Regarding the precious stones and metals that I use in my sculptures, they are all antique and collected from antique dealers.
TLmag: What is it about rose thorns that makes you think of hope?
DAND: Hope, the sculpture of a human being standing up, completely covered in thorns, represents the carapace that we sometimes build to protect us but that can, at the same time, isolate us. This human hides on his back a fresh flower, which fades over the days and then renews. This lifelong rebirth lets us glimpse a glimmer of hope —the hope of dropping the barriers to enter into the path of change.
TLmag: Do you think botanical-based art displays experienced a bump after Raf Simons’ stint at Dior?
DAND: Flowers reigned supreme during Raf Simons’ fashion shows at Dior. Those walls created by Bureau Betak and Eric Chauvin were splendid, but I don’t think they created a bump for botanical-based art. Botanical art is not new: nature has inspired artists since time immemorial. But nowadays the issue is different: we need to recognise nature as a key component of our future. To ensure a sustainable quality of life for generations to come, we need to get back in harmony with nature. So botanical-based art no longer implies the same issue.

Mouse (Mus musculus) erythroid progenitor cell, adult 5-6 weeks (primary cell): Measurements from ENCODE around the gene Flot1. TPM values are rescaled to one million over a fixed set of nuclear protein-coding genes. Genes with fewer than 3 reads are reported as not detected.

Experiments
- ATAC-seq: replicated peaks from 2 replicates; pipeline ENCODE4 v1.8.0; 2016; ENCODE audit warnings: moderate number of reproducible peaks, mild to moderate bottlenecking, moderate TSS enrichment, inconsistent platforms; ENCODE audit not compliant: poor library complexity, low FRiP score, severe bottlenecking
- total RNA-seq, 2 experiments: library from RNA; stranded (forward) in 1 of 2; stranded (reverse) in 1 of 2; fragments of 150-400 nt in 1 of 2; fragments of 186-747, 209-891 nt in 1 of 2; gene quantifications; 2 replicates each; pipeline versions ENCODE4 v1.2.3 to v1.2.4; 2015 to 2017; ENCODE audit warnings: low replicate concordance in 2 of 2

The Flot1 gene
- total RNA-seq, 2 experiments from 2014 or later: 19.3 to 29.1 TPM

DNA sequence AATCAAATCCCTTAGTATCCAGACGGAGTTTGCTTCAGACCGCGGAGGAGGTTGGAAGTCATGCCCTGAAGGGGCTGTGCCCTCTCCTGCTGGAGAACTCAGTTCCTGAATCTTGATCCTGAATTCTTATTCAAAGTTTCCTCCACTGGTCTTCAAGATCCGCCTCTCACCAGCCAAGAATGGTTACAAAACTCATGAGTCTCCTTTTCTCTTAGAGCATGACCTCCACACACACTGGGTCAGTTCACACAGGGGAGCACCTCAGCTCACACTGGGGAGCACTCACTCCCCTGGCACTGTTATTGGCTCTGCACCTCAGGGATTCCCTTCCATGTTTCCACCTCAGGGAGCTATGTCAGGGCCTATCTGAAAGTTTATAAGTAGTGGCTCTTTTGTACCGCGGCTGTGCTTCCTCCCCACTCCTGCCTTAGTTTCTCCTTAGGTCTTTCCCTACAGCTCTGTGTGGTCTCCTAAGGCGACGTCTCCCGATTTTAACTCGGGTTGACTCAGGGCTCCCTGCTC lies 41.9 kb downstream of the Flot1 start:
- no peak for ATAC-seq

TLmag: So how do you evaluate the timeliness of botanical art at a moment where global warming deniers sit atop one of the most powerful governments in the world?
DAND: It is unbelievable that the issue of climate change is not yet an obvious fact for all. The ecological, social and economic crises we face are unprecedented. The model of our society leads to its loss. We are at a crossroads, but the deep change will not come from governments but from individual action. If we want to ensure a sustainable quality of life for generations to come on the planet, we need to deeply change the vision that we have of the world and of society —and we an turn this change into action in our everyday lives. Planet Earth is, to this day, the only place where we can live, and we have to take care of it. For me, botanical art is one of the ways to express our consciousness of nature, a link that we have to improve.